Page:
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Leveraging Antiferromagnetic Materials for Spintronic Applications

The movement of electrical charges is the foundation of all the technologies. Current flows, electrons travel, and electrical voltage is applied to send signals. However, the inherent magnetic moment of the electron, which is one of the spin's features, can also be used to control electrical currents and messages.

Leveraging Antiferromagnetic Materials for Spintronic Applications
The material is switched to another structure by applying surface strain imposed by the substrate layer. Image Credit: Vienna University of Technology​​

This area of study, known as “spintronics,” is becoming increasingly significant in today's electronic science.

A multinational research team from TU Wien and the Czech Academy of Sciences has recently made a significant advancement: they have used surface strain to flip the spins in an antiferromagnetic material. This might open up important new directions for electronic technology research.

Ferromagnetism and Antiferromagnetism

There are different types of magnetism, and the best known is ferromagnetism. It occurs when the atomic spins in a material are all aligned in parallel. But there is also the opposite, antiferromagnetism. In an antiferromagnetic material, neighboring atoms always have opposite spins.

 Sergii Khmelevskyi, Scientific Cluster Research Center, Vienna University of Technology

As a result, their effects cancel each other out, and no external magnetic force is discernible. 

In 2010, however, scientists at the TU Wien and the Czech Academy of Science came up with the idea that such antiferromagnetic materials have promising properties for spintronic applications.

Sergii Khmelevskyi, Scientific Cluster Research Center, Vienna University of Technology

This was the start of the new research field of “antiferromagnetic spintronics,” which has developed quickly ever since.

Recently, TU Wien, the Institute of Physics of the Czech Academy of Sciences, and Ecole Polytechnique (Paris) completed intensive work. The main obstacle was that antiferromagnetic materials' spins are hard to work with, yet it is critical to figure out how to do so precisely and consistently.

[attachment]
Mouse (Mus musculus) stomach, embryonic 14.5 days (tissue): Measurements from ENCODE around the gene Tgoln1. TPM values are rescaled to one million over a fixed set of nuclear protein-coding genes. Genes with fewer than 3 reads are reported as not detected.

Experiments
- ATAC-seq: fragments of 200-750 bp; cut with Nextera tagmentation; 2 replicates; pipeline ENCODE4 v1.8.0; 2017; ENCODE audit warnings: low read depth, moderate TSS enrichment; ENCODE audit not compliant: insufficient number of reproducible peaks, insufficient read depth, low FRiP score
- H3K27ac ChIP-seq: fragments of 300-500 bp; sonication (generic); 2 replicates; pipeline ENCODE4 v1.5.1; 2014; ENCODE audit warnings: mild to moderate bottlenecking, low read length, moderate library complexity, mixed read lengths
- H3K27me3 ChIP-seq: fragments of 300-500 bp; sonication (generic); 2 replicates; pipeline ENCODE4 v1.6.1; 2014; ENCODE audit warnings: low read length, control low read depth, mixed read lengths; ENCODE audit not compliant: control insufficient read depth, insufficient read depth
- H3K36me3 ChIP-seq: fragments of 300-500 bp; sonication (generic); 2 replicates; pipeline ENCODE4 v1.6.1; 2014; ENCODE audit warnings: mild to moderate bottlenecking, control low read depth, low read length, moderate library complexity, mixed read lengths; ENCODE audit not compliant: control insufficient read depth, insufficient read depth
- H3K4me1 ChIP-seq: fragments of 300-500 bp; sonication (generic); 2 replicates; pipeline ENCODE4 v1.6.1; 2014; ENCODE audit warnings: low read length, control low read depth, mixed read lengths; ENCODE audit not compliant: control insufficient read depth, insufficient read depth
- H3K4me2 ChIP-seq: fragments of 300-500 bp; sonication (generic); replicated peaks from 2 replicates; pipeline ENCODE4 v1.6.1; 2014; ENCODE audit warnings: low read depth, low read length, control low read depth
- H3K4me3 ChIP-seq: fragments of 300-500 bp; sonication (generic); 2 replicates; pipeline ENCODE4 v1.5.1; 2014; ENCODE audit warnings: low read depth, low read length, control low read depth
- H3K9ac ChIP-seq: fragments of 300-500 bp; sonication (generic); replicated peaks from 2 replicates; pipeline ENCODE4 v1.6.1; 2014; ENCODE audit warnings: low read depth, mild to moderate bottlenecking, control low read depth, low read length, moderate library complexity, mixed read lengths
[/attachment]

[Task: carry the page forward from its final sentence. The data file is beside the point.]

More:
Computer memory cells, such as MRAM, can only be produced if magnetic states can be altered from one to another in a targeted manner.

Magnetic Frustration: Tiny Effects Make All the Difference

It is simple to manipulate ferromagnets: all that is needed to change their internal magnetic characteristics is the application of an external magnetic field. Antiferromagnets cannot accomplish this, but there is a workaround surface strain.

This calls for a very particular kind of crystal—multiple antiferromagnetic spin configurations may be feasible, depending on the crystal's structure and atom placement. The crystal assumes the lowest energy state. However, it might be a scenario in which the energy of multiple distinct spin orders is equal. It is known as “magnetic frustration."

Sergii Khmelevskyi said, “In that case, tiny interactions, which would otherwise play no role, can decide which magnetic state the crystal assumes.”

Switching by Using Surface Strain

As demonstrated by uranium dioxide experiments, mechanical stress can be applied to compress the crystal lattice, which is sufficient to change the material's magnetic order.

We have now shown that antiferromagnets can actually be switched by utilizing the properties of the magnetic frustration existing in many known materials, and that opens the door to many exciting further developments in the direction of functional antiferromagnetic spintronics.

Sergii Khmelevskyi, Scientific Cluster Research Center, Vienna University of Technology


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